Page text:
There was a time when this kind of American romantic comedy, starring big names in cinema, was commonplace on the big screen. But, perhaps following too large an interchangeable offer in this area a good ten years ago, this is no longer really the case, to the point that this “Ticket to Paradise” even looks like of dinosaur in its category by tumbling today in astonishing anonymity in the cinema (imagine the impact that a feature film bringing together Clooney and Roberts again in the 2000s after “Ocean’s Twelve” would have had). And, it must be admitted, on our side, it is much more by nostalgia for the genre and its prestigious duo of actors (it will always remain so in our eyes in any case) that we are ready to take this ticket to paradise rather than in the hope of finding some form of renewal there.
Moreover, if renewal you had come looking for, the film by Ol Parker (mainly known for the sequel to “Mamma Mia!”…) will quickly make you understand that there is absolutely nothing to expect from him on this plan ! With its pitch seeing a divorced couple go to Bali to prevent the marriage of their daughter whom he considers unreasonable, “Ticket to Paradise” is a kind of outdated archetype of romantic comedy, with the fixed codes of another era, a little as if someone had come across a script that had been dormant under the dust for at least fifteen years (if not more) and had had the curious idea of adapting it in 2022, ignoring all modernity. Basically, it wouldn’t have bothered us so much if “Ticket to Paradise” had been precisely a worthy representative of the most prosperous period of this type of romantic comedy (we said it without shame, we are also here out of nostalgia )… Except that, even at the time, all of its content would have already seemed very dated to us, both in the terribly predictable exploitation of its premise, the poverty of the majority of its comic situations, its bland adventures romantics and even its threadbare characters. Let’s be fair, a few gags or a minimum of emotion (towards the end) sometimes break the indifference that the whole film can arouse but they are above all to be credited to its famous star couple.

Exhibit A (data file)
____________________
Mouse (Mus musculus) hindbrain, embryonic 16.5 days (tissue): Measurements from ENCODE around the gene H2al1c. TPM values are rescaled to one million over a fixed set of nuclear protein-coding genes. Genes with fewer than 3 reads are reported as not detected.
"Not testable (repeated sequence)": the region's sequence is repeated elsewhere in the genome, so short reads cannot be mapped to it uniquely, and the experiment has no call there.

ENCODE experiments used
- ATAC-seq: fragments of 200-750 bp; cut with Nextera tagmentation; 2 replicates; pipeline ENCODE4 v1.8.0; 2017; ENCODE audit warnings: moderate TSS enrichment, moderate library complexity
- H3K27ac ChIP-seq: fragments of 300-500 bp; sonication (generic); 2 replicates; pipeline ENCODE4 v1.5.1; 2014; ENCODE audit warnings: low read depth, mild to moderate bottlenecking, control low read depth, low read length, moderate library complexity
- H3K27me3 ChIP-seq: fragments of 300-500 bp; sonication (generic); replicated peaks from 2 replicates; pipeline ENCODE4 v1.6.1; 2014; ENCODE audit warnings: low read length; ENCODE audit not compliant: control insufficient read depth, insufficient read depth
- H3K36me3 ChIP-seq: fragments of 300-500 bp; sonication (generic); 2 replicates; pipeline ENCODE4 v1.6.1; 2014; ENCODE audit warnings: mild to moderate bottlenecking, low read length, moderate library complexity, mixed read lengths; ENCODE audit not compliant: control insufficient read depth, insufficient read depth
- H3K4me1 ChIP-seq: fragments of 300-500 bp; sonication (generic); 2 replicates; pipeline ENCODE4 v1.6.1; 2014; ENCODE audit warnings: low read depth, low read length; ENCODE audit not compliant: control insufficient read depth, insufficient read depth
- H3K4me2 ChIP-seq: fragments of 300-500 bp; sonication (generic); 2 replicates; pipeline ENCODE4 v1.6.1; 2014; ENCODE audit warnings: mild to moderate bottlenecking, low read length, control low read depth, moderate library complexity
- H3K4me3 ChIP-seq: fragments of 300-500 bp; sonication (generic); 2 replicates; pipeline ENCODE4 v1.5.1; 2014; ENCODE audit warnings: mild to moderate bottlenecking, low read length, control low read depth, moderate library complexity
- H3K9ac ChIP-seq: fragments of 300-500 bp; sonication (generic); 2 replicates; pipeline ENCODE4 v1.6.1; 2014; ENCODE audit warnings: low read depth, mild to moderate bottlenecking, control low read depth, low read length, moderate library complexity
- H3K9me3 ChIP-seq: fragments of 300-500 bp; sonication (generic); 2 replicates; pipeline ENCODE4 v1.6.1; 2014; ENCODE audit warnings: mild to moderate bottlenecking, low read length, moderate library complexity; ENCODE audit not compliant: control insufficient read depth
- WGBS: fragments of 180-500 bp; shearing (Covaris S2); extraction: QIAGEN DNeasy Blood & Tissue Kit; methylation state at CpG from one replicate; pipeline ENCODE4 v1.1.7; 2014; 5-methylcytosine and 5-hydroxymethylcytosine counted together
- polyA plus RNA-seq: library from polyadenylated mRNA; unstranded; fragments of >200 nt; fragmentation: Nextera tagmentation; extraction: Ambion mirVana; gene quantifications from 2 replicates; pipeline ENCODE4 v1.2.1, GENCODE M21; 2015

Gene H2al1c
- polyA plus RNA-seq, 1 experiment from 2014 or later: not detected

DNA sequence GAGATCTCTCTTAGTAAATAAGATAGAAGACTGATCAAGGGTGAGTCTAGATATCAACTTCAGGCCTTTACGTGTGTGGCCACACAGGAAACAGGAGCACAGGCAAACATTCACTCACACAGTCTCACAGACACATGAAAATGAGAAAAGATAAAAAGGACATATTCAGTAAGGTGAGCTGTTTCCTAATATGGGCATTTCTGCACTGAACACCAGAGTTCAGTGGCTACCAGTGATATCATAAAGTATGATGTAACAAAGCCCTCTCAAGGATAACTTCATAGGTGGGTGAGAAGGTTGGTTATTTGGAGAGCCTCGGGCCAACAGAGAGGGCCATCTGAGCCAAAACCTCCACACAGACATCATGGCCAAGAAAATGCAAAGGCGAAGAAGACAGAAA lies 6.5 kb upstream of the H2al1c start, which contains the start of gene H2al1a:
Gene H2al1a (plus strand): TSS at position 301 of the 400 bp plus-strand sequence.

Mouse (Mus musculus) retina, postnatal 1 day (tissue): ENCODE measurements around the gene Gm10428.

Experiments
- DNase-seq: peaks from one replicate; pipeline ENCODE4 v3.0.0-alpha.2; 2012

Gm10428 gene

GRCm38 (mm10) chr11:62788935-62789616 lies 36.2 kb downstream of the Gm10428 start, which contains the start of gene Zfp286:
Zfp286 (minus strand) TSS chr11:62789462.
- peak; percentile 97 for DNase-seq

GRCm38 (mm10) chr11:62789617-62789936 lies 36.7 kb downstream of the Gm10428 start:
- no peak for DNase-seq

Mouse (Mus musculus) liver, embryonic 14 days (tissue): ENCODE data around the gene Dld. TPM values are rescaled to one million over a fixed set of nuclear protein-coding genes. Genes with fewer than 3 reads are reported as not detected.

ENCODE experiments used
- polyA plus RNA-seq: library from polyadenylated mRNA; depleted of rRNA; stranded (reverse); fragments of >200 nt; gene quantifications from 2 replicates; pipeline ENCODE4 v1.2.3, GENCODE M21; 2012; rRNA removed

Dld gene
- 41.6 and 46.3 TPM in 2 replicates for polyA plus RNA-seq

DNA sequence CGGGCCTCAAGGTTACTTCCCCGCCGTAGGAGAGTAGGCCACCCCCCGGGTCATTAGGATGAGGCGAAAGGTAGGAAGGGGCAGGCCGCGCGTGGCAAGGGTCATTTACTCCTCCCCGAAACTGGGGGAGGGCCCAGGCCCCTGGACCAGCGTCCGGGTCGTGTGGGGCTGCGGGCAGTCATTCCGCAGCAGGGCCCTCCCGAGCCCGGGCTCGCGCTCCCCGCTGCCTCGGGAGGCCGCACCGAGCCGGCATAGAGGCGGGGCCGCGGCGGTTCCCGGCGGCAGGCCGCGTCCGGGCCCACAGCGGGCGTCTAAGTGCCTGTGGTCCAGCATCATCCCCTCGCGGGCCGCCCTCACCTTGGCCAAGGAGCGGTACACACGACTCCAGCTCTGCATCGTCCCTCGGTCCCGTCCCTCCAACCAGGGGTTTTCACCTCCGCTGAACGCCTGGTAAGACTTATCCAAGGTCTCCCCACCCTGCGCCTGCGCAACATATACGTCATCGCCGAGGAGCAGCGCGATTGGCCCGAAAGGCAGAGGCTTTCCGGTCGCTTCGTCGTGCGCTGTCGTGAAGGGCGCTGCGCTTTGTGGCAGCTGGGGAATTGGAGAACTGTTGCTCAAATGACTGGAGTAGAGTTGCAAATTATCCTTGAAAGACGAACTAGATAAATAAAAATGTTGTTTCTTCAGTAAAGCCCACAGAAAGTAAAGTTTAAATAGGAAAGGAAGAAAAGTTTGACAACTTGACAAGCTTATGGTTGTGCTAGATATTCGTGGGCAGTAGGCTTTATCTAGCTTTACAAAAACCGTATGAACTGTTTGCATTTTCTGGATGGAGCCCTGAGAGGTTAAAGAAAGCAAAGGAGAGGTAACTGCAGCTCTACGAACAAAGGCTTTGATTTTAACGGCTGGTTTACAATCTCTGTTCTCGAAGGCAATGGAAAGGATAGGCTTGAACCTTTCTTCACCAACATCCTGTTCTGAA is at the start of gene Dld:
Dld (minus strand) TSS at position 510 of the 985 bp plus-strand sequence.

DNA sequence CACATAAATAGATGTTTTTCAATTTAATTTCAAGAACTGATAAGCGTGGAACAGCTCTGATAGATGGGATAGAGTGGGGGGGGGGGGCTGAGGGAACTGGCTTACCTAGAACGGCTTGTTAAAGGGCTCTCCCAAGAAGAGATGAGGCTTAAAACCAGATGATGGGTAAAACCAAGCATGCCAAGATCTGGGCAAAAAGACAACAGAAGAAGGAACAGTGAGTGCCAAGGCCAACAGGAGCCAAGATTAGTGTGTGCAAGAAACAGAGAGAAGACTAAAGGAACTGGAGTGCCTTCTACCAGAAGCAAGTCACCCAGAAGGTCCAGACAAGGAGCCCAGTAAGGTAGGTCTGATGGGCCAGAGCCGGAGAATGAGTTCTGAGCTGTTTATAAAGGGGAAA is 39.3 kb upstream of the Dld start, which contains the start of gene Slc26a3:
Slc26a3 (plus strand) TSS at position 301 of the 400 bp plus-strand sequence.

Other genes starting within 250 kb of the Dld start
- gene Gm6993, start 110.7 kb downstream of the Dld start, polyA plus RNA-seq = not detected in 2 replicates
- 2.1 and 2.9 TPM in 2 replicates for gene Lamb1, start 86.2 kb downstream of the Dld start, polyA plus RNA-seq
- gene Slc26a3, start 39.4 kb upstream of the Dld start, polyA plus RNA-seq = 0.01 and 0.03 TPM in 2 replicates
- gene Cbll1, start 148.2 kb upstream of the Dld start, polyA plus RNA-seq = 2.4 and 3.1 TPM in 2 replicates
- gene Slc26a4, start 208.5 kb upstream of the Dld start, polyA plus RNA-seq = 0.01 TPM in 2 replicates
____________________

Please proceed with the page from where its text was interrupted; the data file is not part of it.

Their obvious complicity (the blooper in the end credits confirms it), their facial expressions, their common charm which remains intact despite the years, their knowledge of the genre which allows them to offer a little more despite the weak writing of their characters… This reunion with George Clooney and Julia Roberts is of course the best (and only?) reason to take a ticket to undergo this comedy from another age, where the class of the first and the smile of the second ( eternal weapon of mass destruction to melt our little heart) manage to pull up the few things that the feature film has best to offer.